Saturday, August 25, 2012

Ant in French

     Sometimes a silly joke can help you remember a term.  Check out this clip on how to remember the word for “ant” in French.  The word is “fourmis.”


     If you would like to learn more about "Excuse My What” and the books they have to offer check out www.excusemywhat.com.  Here is a video introduction of the company:

     Thanks for checking out my blog.  Let me know if you would like to see any other topic addressed on here.  Anything language related is fair game.   www.excusemywhat.com

Friday, August 24, 2012



With a degree in Linguistics, years as a professor of foreign languages, countless time as a translator, and a thirst to always learn a different language, I can attest (in any language you chose) that the most important thing you can do to learn a language is to build your vocabulary!  Studying grammar for years won’t do it.  Trying to perfect your accent won’t do it.  It really is all about vocabulary.  Everything else will come with time.  When my son was two he learned to speak English the same way every child in the world before him learned their first language . . .one word at a time!  Unfortunately for me his first word was not “daddy.”  It was “car.”  Yes my son has always had a fascination with cars.  One day he was watching television, pointed to the screen and triumphantly exclaimed, “kaaar!”  A few months later her was able to say “moma,” “dada,” and his sisters’ names.  More interesting though was when he said, “wawa” to mean any drink, or “cookie” to mean any type of sweet.  He had also figured out that “shuz on” means we were going somewhere, and that by saying “die pah chaynge” we would rush him to the potty.  Many of his phrases would make little sense to my colleagues at work if I were to use them, but to us they made complete sense.  Believe it or not, the same holds true for you! 
When you are just starting out to speak a new language and you say to a native speaker the equivalent of “wawa” chances are he or she is going to figure out that you are thirsty.  Even if you do not know the word for something, if you can just describe it as, “that round thing over there” chances are the person to whom you are speaking will know that you mean the plate, the tire or whatever it is you are referring to.  Context is huge in language. 
Taking the “toddler” approach is critical to learning a foreign language.  You may not be able to say, “I must find an ophthalmologist because I lost my contact lens.” But you should be able to say, “help eyes, where glasses doctor?”  Knowing a few simple vocabulary words can take you to that level.  The problem most people face is that they are worried that if they do not speak with proper grammar no one will pay attention to them.  Or rather, they feel that they will be made fun of.  Rarely do I find this, and usually I find that I am only ever corrected when speaking a foreign language by non-native speakers and it is usually in such a way as it seems they are only doing it to make themselves feel better about their own ability.  Native speakers are usually just tickled that you are even trying to communicate with them.  As such, whether or not you are using the proper gerund is not as important to them as understanding the underlying message you are trying to convey.  It is perfectly legitimate to speak like a toddler when setting out to learn a new language.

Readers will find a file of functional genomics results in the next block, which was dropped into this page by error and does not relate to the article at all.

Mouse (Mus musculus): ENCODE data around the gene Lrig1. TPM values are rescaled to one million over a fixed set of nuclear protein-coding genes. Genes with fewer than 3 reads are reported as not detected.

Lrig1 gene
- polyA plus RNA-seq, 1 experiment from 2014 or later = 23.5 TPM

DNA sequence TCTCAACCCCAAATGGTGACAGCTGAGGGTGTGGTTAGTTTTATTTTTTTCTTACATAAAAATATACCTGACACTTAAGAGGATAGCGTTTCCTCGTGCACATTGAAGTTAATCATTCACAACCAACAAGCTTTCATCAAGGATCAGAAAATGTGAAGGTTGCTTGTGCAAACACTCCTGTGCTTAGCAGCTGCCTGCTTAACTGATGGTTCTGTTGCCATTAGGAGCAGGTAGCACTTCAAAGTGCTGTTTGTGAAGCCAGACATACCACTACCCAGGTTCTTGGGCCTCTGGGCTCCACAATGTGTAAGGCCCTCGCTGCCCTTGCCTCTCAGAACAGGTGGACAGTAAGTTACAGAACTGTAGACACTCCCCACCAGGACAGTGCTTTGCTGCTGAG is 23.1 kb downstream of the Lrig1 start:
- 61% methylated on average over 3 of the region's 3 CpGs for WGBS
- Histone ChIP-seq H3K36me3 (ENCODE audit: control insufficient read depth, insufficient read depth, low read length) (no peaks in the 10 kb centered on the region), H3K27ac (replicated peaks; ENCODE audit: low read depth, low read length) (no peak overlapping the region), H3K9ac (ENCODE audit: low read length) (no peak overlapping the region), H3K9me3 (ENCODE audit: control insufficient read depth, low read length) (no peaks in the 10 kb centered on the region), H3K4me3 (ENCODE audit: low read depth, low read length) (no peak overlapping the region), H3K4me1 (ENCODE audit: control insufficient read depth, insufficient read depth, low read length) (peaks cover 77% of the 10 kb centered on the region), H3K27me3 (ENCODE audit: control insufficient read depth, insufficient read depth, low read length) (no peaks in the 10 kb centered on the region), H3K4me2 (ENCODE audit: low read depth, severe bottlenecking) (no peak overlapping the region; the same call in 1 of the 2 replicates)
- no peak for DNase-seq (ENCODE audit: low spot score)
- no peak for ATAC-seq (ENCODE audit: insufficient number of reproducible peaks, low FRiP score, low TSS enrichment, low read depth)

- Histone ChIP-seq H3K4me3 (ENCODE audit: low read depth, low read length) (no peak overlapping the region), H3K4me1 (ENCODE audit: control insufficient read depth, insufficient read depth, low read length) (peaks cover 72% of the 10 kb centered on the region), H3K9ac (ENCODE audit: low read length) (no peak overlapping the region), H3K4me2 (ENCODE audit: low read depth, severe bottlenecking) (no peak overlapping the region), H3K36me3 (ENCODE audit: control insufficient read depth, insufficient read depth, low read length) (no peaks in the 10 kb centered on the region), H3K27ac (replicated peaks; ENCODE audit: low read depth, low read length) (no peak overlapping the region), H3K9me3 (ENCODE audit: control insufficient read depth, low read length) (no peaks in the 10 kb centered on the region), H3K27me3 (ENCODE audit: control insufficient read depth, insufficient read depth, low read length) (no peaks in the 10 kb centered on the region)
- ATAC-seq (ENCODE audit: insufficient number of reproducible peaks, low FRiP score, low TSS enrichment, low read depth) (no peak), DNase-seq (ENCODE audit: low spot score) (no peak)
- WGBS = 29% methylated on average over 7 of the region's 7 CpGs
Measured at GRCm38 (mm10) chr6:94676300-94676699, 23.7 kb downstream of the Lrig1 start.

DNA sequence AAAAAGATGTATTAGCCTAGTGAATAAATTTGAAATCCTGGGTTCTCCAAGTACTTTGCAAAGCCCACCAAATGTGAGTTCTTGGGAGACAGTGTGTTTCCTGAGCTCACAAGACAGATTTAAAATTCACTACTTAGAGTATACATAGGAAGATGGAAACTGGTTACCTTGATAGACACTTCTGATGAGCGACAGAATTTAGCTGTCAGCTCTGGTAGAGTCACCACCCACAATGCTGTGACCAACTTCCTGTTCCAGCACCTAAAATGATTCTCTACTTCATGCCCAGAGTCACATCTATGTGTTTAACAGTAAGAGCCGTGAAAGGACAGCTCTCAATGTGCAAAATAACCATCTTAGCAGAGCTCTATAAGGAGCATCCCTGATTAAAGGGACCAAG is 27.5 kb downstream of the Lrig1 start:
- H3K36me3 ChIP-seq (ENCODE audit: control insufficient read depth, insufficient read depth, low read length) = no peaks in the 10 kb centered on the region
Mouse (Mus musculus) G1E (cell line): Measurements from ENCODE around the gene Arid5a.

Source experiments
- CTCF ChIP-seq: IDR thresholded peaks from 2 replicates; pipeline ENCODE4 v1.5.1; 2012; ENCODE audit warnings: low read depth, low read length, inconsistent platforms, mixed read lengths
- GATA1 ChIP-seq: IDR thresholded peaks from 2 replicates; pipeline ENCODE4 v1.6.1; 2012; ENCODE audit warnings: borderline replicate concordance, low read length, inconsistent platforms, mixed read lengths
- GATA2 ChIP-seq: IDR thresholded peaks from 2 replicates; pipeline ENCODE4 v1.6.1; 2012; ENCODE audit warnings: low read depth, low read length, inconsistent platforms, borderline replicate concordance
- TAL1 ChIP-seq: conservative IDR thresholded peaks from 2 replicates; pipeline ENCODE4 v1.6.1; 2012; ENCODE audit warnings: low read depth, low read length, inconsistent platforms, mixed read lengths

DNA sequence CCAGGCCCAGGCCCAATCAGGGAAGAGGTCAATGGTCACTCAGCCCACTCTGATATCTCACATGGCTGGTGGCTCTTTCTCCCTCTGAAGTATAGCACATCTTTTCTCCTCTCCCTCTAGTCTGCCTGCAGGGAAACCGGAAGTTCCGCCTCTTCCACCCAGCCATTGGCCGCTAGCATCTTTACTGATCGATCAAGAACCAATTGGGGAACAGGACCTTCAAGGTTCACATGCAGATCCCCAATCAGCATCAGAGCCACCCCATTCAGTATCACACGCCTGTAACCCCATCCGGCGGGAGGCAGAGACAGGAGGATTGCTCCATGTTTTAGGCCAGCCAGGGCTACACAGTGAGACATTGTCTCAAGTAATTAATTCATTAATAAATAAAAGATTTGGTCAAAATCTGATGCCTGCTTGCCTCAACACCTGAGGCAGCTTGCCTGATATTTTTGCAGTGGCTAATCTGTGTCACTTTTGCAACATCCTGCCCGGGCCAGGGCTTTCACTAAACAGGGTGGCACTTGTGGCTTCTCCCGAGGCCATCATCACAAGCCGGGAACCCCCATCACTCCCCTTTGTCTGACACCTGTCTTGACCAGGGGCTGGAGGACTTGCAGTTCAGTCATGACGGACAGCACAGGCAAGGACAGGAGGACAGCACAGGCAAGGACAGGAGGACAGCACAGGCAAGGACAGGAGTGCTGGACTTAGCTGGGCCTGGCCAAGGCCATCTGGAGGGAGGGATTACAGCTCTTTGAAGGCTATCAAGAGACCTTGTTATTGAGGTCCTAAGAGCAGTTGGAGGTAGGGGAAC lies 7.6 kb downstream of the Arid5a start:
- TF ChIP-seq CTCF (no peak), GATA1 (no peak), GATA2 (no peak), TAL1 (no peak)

So what vocabulary terms should you begin with?  Start with what interests you.  Why?  You’re more likely to remember those terms.  Being a lawyer, I’m quick to remember that in French the word for lawyer is “avocat.”  In Arabic, it is “mohamee.”  Knowing a few basic food terms will help from keeping you hungry, but studying what is most of interest to you is by far the best way to remember the words that you study.
Another helpful suggestion, and this is a must when you are in a foreign country or in any immersion setting, have a pen and a small pad of paper in your pocket at all times.  Anytime you are chatting with someone in the foreign language and you discover a word that is new to you.  Write it down.  When I was in Tunisia, I oftentimes would hold my pad of paper out to my friends that were helping me to speak Arabic and I would ask them to write the word down.  I did this because sometimes I had a hard time knowing the exact Arabic letter that was used in the word.  I also wanted to get the proper spelling.  My pad became so common place that towards the end of my trip I had a few friends that would just stick out their hand anytime I came across a new word, because they knew that I would soon be asking them to write it down for me.  They didn’t mind doing it, because they didn’t mind helping me, and I wanted to learn.